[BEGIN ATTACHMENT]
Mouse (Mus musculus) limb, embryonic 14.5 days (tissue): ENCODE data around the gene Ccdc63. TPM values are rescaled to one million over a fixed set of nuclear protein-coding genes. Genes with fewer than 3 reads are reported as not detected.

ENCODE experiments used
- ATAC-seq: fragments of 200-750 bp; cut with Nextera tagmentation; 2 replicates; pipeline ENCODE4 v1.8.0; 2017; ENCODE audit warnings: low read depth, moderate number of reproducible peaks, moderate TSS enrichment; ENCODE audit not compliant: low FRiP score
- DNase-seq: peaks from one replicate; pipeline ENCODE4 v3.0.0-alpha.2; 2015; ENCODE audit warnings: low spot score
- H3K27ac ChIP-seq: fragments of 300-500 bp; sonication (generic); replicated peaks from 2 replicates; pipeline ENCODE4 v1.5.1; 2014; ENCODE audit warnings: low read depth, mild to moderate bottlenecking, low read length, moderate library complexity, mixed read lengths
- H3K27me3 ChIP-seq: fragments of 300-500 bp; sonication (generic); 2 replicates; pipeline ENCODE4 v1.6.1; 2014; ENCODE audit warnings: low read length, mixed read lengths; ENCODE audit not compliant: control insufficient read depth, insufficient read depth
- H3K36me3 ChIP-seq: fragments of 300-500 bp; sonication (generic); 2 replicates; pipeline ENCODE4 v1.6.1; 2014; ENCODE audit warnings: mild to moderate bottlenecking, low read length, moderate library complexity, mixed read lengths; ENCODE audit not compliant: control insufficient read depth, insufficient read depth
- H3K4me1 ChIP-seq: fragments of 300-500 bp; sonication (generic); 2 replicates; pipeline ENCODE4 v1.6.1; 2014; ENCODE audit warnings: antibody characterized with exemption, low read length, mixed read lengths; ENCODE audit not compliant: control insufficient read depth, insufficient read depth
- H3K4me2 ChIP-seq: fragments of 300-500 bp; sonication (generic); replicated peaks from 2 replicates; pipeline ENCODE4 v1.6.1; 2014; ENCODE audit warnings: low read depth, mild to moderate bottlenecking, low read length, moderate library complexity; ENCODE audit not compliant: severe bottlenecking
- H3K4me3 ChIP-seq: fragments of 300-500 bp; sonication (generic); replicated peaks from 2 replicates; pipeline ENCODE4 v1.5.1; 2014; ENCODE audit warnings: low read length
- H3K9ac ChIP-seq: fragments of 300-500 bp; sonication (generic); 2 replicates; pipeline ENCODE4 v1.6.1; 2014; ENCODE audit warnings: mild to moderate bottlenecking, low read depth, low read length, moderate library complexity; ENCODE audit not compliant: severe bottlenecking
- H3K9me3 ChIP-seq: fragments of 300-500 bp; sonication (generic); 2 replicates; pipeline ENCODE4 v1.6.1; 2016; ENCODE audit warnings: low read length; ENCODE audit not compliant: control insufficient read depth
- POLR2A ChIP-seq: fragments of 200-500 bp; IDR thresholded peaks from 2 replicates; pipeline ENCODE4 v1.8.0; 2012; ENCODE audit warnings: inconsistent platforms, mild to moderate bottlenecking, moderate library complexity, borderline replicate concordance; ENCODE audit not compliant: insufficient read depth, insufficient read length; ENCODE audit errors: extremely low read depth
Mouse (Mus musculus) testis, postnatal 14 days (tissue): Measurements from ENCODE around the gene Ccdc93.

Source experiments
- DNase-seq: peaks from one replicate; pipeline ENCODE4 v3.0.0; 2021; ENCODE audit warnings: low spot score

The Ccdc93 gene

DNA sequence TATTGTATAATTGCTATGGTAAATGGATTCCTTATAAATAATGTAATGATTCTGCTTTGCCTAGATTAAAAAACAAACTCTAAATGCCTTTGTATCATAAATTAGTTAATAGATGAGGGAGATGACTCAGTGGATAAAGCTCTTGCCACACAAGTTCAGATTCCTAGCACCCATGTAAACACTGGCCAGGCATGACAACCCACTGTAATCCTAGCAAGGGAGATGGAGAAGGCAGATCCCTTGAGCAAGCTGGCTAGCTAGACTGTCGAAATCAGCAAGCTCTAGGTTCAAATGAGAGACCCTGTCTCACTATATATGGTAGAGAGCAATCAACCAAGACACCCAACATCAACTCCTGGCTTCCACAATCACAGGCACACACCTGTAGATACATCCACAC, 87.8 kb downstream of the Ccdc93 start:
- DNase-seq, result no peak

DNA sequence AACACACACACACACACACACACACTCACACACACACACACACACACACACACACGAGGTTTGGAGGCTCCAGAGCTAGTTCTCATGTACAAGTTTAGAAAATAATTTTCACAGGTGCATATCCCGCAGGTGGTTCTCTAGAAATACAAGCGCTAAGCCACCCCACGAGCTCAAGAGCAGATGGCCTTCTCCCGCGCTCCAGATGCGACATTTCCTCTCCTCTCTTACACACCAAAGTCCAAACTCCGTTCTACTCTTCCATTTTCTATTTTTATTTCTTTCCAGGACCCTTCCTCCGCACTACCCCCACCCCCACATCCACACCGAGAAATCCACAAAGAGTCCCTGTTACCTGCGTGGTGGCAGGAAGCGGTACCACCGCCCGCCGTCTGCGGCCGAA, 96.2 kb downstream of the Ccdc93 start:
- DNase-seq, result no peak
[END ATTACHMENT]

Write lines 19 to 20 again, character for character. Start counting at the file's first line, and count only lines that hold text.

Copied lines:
- DNase-seq, result no peak

DNA sequence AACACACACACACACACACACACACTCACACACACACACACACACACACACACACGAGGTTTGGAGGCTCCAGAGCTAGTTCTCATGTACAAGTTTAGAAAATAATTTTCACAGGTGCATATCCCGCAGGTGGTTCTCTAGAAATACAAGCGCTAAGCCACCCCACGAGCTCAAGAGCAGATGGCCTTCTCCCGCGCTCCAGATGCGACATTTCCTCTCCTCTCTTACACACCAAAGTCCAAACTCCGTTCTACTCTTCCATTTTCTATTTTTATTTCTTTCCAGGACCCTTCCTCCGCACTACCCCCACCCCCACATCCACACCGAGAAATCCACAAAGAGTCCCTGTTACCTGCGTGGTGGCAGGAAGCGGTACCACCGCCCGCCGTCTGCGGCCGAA, 96.2 kb downstream of the Ccdc93 start: